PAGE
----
Monday, December 5, 2016

Blog CCIV (214): Writing in History Some More

What does it take to be a good writer in the profession of history?  That is an issue that does not get discussed much in graduate programs—at least not at the schools I attended.  Despite that fact it is an important skill set, and I am not the only that thinks so.  "The Junto" is a group blog on early American history.  The contributors tend to be ABD grad students and junior scholars.  The site addresses many issues, not all of them limited to the period before 1815.  There are a couple of interesting interviews with historians about a number of topics.  The ones that focus on the writing process are listed below:
  • Edward E. Andrews: "As a teacher, I find that my students understand course material best when it is communicated through stories, anecdotes, and little vignettes, and I think that holds true for our scholarly endeavors, as well."
  • Ann Little: "I’m not so much a planner as a noodler. I just noodle along in a pile of sources—or with a few sources and get interested in one detail, which leads me to another detail, which might lead eventually to a story."
  • Zachary Hutchins: "For those interested in editing a collection of essays, I have three pieces of advice. First, before circulating a [call for papers], have a preliminary discussion with editors at one or more press... Second, try to select and shape proposals in a way that emphasizes the unity of your collection and the continuities between individual essays... Third, pay more attention to the proposals of your contributors than their CVs."
The New York Times also has a series called "By the Book."  It is a series of Questions and Answers with authors of new books, both fiction and non-fiction about their literary lifestyles.  As a result, many of these entries discuss things other than the craft of writing; what writers would you invite to dinner party, and so on.  Some of the "authors" are not even writers, but the celebrities who have "written" a book with a co-author.  As a result, this series is less useful than the one that The Chronicle of Higher Education published.  Nonetheless, there are several useful comments and the historians, journalists writing history, and even a historian turned novelist featured in this series are listed below:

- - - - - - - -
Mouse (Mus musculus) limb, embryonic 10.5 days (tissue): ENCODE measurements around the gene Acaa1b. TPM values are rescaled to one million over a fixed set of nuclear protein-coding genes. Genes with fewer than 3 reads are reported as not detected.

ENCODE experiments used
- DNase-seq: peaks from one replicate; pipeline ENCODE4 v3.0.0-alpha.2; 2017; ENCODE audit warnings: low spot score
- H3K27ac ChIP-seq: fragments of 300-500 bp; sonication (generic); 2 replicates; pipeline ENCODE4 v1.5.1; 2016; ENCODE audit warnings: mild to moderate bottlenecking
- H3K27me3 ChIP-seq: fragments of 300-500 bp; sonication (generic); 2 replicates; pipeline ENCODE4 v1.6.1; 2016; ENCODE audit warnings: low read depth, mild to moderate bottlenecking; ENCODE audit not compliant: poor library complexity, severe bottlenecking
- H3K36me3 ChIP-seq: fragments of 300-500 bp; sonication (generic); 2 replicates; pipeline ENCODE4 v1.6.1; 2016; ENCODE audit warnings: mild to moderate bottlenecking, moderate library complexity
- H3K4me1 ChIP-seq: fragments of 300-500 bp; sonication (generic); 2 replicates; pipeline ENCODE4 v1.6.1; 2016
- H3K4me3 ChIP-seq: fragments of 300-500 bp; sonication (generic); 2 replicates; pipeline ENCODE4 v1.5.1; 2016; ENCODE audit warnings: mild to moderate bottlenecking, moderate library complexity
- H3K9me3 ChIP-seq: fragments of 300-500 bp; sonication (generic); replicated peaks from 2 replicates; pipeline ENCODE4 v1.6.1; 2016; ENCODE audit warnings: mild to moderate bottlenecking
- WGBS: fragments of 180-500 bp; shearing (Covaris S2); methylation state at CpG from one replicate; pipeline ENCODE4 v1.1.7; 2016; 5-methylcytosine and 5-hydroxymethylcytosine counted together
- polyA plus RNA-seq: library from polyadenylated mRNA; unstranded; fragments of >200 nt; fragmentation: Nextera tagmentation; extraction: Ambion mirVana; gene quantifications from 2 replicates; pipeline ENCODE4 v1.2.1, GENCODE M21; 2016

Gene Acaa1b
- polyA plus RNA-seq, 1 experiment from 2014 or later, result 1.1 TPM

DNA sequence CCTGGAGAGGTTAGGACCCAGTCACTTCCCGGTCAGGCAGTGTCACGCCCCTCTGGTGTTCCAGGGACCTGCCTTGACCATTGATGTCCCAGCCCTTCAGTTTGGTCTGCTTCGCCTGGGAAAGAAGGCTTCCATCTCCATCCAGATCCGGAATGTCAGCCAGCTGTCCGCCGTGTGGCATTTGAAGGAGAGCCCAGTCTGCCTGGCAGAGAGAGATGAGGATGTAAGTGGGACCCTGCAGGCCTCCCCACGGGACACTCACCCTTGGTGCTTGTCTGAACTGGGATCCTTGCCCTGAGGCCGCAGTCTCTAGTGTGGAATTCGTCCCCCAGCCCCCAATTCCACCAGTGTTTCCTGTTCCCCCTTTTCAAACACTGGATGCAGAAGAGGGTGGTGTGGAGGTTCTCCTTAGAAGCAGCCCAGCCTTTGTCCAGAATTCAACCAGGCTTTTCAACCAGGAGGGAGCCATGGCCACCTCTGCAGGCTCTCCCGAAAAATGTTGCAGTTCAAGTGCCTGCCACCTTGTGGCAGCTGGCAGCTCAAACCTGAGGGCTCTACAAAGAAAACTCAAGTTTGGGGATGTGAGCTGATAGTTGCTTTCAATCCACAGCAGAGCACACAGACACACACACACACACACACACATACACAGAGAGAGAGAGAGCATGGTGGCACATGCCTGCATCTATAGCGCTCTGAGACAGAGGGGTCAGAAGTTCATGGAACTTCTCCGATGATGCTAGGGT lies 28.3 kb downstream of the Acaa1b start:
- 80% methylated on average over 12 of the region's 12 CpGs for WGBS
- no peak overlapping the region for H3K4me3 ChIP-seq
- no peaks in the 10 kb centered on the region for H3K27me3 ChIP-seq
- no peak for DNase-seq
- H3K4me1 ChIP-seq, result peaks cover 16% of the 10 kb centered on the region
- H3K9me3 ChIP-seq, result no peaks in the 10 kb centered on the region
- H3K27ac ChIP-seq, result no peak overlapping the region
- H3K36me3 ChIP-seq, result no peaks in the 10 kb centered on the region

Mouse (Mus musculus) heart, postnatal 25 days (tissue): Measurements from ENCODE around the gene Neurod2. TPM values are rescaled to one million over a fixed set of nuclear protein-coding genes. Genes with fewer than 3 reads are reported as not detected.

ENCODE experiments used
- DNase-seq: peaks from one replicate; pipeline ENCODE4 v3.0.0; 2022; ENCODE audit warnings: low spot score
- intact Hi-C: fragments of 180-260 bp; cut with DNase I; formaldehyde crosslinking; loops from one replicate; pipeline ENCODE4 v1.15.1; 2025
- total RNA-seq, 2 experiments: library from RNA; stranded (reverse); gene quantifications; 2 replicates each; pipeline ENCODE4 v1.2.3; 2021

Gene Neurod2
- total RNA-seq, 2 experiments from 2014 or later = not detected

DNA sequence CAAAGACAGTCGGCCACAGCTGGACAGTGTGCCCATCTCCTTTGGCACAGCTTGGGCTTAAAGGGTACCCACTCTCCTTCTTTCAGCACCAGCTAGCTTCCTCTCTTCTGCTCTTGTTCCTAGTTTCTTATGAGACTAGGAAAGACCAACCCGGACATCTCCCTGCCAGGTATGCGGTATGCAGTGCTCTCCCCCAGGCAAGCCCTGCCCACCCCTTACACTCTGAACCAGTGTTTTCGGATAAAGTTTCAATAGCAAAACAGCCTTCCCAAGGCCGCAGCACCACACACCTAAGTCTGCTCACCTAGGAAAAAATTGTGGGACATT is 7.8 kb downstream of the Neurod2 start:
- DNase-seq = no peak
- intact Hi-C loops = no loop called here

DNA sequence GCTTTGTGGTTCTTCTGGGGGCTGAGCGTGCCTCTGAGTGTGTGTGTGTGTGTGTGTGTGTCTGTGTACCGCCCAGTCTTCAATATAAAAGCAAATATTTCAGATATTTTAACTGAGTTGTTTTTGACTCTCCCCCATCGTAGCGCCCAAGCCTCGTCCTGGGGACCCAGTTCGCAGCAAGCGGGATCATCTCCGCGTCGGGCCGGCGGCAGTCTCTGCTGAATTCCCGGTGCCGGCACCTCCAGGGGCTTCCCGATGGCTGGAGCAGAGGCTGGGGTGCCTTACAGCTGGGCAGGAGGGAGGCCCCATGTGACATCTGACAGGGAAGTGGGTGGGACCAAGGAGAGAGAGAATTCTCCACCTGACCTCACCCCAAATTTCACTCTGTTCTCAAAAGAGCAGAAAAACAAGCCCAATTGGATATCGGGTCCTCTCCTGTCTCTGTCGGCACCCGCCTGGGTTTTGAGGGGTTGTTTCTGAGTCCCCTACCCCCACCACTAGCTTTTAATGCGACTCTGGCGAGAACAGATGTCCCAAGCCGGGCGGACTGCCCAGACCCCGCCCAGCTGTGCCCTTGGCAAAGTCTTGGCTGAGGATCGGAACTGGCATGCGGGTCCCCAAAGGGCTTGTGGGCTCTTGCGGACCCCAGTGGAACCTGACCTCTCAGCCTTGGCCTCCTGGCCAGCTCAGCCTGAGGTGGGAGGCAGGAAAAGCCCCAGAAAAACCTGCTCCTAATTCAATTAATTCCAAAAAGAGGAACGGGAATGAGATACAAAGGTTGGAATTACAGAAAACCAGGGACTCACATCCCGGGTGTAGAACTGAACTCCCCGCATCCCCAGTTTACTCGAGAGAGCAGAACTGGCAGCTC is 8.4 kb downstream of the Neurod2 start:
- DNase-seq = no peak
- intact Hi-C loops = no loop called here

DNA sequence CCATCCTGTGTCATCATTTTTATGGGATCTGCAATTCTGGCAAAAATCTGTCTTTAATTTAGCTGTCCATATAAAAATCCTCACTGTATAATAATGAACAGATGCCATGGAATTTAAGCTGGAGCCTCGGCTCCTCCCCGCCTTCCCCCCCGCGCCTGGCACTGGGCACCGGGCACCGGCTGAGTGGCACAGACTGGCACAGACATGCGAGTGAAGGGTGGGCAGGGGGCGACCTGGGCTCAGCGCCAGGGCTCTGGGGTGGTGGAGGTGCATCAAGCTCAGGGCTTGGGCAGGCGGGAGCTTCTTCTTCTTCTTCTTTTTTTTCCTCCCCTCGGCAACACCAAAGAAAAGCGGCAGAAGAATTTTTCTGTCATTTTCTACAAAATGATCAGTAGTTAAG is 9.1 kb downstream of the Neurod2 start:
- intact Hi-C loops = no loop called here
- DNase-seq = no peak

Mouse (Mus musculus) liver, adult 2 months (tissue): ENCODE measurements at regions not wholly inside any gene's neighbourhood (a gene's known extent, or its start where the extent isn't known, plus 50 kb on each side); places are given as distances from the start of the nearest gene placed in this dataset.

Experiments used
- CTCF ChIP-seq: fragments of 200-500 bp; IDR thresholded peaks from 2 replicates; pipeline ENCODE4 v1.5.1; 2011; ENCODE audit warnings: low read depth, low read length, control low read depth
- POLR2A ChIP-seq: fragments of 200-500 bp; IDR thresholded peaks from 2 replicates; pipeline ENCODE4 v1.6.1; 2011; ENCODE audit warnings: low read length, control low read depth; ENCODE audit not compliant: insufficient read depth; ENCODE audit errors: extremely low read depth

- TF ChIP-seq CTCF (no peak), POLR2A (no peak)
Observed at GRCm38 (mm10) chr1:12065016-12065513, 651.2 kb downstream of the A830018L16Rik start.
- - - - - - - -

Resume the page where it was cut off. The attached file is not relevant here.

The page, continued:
• H.W. Brands: "To a writer...tone and voice conquer all. Dickens knew it. Tom Wolfe has dined out on it forever."
  • Jeffrey Toobin: "I love mastery and confidence in a writer — the feeling that she knows exactly where she’s taking you and why."
  • Joseph J. Ellis: He likes writers that "know how to tell a story with a style as distinctive as their fingerprint." 
  • David McCullough: "The Elements of Style, by William Strunk Jr. and E. B. White. I read it first nearly 50 years ago and still turn to it as an ever reliable aid-to-navigation, and particularly White’s last chapter, with its reminders to 'Revise and Rewrite' and 'Be Clear.'"
  • James M. McPherson: "Michael Shaara’s The Killer Angels, a novel about the battle of Gettysburg that, to my mind, provides the most incisive insights into the various meanings of the war for the men who fought it."
  • Erik Larson: "Hemingway may not have been the nicest person in the world, but his work gave me a new way of thinking about writing — the value of weeding out adjectives and adverbs. He was, above all, a master at the art of not saying."
  • Sara Paretsky: "Believable characters first, a good story, an understanding of how to pace dramatic action. I like commitment by a writer, to the form, to the story."
  • Rick Perlstein: "I look to historians for their power to illuminate not just the invisible lineaments of the present, but also that which is not present. What are the roads that were not taken that most shape our own time?"
  • Lynne Cheney: "Some of the best history today is being written by people who aren’t professional historians. Several have journalistic backgrounds — David McCullough, Ron Chernow, Jon Meacham — and they know how to create a gripping narrative, which is pretty important when you are telling a story the ending of which is known."

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